Thomasovitch, an ambitious first work by Travis Muir, is a book about a Princeton student, written by a Princeton student. Before I began this book, I was wary because of the stereotypes about pretentious Ivy League students. Alas, my fears were justified. Throughout the entire book Thomas Reed, the protagonist, and his family and friends, use frustratingly big words and unlikely speech. Muir claims to have written a book that will appeal to college students, yet I was continually irritated by the unrealistic language. The plot was no better; Thomasovitch is full of clichs about a tragically brilliant young man who coasts through academia and longs for something more challenging. Sure enough, Thomas feels pressured by his distant father, and hates the fast-paced business world of unhappy men in suits that he is destined to enter.
Right off the bat in the first chapter, Muir’s writing style is aggravating and distracting. This is how he described a scene in which Thomas is trying to pay attention in class but his friend, Johnson, keeps talking to him: “Class went on like this for some time, Johnson completely oblivious to the subtle warnings of his vessel ear, and Thomas growing evermore conscious of a desire to yield to the glances of the concentrating students around him, and silence his companion. Fortunately for him, however, the others around him were not inured to the more banal side of human interactions, and thus impeded the opening heart of their colleague with a sharp hiss. Johnson ceased speaking.” I don’t know if that’s how they really talk at Princeton, but this humble Miamian would’ve just said something like: Johnson was being annoying and everyone told him to shut up.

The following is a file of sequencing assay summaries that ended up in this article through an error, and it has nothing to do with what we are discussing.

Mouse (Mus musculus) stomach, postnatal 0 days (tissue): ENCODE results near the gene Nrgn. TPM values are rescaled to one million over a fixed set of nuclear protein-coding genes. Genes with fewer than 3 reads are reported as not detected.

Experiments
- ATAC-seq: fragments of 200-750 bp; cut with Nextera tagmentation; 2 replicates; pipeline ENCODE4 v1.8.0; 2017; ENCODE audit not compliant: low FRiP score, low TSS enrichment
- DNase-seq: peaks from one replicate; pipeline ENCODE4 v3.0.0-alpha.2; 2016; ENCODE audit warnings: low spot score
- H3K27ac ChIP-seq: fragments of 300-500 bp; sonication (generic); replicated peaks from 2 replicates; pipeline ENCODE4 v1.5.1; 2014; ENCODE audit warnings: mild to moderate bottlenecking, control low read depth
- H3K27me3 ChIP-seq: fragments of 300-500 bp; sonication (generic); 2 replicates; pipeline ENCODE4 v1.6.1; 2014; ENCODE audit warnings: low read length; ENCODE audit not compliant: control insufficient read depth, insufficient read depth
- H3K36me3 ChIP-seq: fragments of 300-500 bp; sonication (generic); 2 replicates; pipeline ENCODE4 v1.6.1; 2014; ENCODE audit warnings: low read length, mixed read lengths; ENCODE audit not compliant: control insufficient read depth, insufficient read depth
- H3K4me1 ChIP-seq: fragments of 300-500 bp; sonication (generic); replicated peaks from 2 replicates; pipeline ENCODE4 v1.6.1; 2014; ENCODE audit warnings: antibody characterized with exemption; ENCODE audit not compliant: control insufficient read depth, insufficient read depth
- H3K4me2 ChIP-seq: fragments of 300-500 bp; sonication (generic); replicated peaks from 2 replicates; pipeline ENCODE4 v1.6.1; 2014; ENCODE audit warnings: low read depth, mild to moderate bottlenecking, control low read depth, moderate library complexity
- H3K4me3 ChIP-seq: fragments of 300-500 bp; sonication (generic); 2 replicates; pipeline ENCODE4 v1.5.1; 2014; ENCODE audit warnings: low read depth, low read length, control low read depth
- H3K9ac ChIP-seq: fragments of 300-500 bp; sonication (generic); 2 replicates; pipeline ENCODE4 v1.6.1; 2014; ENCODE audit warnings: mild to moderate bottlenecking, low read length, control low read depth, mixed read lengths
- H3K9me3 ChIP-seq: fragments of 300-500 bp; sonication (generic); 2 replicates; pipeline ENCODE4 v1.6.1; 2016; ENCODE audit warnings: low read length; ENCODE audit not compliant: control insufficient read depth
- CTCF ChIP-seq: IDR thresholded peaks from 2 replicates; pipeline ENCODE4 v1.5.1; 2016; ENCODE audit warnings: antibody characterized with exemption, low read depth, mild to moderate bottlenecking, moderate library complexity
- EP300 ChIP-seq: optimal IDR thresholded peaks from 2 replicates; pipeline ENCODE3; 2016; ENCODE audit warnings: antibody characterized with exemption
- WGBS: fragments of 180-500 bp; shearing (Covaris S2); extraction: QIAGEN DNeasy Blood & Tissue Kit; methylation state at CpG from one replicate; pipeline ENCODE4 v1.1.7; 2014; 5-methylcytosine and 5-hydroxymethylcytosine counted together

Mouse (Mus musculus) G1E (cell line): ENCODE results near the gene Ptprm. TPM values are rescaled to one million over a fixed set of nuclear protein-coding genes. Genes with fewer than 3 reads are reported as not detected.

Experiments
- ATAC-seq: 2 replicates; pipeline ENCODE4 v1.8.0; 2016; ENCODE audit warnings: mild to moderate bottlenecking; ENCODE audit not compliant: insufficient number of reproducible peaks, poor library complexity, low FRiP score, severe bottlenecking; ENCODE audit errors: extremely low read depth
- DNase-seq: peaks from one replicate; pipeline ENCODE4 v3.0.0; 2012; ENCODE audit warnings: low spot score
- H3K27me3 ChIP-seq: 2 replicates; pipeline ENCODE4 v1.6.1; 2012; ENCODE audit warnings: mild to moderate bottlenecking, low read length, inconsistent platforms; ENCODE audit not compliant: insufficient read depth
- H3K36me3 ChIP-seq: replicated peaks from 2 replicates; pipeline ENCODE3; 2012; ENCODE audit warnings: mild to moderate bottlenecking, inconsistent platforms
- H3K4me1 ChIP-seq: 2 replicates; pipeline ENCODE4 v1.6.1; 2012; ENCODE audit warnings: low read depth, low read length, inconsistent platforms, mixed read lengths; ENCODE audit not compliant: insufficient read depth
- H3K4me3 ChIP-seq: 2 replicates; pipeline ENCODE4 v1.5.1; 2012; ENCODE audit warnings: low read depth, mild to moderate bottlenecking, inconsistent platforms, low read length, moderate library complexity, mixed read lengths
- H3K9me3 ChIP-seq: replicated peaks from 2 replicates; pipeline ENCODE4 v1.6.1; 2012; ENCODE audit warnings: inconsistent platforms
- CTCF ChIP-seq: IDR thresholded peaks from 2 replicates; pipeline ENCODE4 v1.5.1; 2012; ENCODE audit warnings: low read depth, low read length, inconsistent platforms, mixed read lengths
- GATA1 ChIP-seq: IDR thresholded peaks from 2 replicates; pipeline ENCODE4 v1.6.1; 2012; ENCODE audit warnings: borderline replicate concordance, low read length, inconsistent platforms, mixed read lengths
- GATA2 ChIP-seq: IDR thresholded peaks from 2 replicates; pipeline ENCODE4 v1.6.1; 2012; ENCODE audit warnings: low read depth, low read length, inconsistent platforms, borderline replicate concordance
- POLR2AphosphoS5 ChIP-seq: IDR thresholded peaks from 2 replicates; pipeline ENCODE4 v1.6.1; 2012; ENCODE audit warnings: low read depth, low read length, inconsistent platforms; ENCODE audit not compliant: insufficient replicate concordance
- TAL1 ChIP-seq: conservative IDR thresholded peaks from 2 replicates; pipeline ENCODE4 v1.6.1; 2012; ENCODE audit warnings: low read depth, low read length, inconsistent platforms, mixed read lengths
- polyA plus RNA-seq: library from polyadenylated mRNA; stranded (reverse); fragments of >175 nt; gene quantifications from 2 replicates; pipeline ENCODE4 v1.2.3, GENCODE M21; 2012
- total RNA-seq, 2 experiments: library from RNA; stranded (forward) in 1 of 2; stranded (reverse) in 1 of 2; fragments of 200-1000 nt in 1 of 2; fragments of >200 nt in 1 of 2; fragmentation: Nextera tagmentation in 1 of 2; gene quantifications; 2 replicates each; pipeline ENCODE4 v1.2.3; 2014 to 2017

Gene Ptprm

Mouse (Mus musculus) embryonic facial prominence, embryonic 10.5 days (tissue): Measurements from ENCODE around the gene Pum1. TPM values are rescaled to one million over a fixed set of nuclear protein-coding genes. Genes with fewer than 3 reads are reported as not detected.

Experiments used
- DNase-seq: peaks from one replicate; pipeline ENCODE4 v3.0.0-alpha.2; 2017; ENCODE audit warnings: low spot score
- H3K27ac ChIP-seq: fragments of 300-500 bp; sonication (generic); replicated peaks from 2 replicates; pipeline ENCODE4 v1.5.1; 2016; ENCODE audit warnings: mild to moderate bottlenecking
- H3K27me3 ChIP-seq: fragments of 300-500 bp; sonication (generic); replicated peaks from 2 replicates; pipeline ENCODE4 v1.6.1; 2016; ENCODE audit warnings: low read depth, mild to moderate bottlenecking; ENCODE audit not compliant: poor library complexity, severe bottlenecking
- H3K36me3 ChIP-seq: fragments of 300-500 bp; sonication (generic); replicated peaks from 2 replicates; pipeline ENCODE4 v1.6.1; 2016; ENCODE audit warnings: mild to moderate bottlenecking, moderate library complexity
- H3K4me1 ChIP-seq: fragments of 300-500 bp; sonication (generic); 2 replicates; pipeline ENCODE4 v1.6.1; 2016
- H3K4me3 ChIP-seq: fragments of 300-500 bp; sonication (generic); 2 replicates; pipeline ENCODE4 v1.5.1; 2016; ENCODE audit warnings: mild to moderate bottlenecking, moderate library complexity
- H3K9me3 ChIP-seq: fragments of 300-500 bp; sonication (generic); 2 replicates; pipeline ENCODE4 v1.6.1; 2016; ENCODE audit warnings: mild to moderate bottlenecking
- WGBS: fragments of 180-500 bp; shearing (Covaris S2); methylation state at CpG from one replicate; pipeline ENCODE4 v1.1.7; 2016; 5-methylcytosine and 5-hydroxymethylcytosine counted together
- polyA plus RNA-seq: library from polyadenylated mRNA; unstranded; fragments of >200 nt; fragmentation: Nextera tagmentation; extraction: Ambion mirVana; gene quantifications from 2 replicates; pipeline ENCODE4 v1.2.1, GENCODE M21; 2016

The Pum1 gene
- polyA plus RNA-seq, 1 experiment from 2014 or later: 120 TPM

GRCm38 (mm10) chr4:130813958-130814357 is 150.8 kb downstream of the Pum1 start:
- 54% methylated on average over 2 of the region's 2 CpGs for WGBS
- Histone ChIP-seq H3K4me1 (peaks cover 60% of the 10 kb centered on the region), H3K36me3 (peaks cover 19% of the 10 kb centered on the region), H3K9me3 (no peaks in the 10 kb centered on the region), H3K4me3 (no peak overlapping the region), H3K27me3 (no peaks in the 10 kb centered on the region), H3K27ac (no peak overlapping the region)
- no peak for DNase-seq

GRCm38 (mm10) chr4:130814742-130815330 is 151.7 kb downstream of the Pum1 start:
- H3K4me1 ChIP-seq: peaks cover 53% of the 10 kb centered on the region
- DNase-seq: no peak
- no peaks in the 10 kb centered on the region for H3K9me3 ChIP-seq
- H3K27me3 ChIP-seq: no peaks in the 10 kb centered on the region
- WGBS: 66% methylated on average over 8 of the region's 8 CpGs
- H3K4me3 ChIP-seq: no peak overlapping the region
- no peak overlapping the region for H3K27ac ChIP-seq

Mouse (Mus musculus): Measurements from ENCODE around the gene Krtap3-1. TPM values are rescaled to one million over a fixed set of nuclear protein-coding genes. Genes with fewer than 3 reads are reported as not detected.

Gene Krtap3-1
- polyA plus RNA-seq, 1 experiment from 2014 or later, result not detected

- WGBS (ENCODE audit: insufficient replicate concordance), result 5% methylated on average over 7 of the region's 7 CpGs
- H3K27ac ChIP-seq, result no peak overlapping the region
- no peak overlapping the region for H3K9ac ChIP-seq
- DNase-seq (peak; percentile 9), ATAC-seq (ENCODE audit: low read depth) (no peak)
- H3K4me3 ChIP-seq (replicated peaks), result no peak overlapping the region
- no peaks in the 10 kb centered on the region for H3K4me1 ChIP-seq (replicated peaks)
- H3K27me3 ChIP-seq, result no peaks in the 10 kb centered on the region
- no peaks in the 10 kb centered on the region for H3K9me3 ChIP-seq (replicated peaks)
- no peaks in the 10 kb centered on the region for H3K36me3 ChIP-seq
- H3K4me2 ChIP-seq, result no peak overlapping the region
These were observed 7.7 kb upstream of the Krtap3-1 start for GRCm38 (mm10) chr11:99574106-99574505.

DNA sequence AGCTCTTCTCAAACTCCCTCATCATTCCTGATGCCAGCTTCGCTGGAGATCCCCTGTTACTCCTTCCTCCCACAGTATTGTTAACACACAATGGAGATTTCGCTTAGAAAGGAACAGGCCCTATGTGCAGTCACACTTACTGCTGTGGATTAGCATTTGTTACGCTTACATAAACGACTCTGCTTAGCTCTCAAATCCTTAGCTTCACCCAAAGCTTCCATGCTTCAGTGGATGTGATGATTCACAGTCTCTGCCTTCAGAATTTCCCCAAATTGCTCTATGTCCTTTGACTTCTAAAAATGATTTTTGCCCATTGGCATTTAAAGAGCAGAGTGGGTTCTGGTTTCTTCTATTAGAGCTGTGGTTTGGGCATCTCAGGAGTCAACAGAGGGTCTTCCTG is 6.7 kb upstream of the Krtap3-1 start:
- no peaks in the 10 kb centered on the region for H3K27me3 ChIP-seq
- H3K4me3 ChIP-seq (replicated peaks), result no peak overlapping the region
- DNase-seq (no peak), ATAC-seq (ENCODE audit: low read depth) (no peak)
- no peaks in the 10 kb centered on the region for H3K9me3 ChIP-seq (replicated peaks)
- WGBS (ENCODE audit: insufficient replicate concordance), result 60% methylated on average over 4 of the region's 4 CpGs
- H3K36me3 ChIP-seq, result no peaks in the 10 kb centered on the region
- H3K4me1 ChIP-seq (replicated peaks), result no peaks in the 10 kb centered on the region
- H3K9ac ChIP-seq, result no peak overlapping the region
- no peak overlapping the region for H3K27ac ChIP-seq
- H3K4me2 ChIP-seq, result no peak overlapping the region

Every single component of this book, even down to the sound of a pen (now the “scuttle of a pen”), shouts that Muir is trying too hard. He also takes every opportunity to praise his school, as one character describes Princeton as the “most prestigious, most accomplished place” to be. It’s hard to enjoy a book where the author comes off as entirely too arrogant and hung up on his Ivy League status.
There was approximately one chapter in this book that I could relate to. Thomas goes home for winter break his freshman year and spends an evening at a Christmas party with his entire extended family. Every single relative bombards him with non stop questions such as “What are you studying?”, “What are you going to do with your life?” etc. At this point, I identify with Thomas, as I know how frustrating it is to feel constantly pressured to figure out the rest of your life.
Thankfully, this was a fast reading novel, and before I knew it, Thomas had gone from freshman year to having graduated and entered the workforce. At one point, I felt bad for Thomas: it seemed that the only time he garnered some affection and approval from his father was by impressing one of his business partners with his manners. However, my pity quickly evaporated as the book neared its end by way of Thomas’ childish breakdown, whereupon all I felt was relief that I wouldn’t have to hear his overdone, self-absorbed complaining anymore.
Cristina Buccina can be contacted at firstname.lastname@example.org.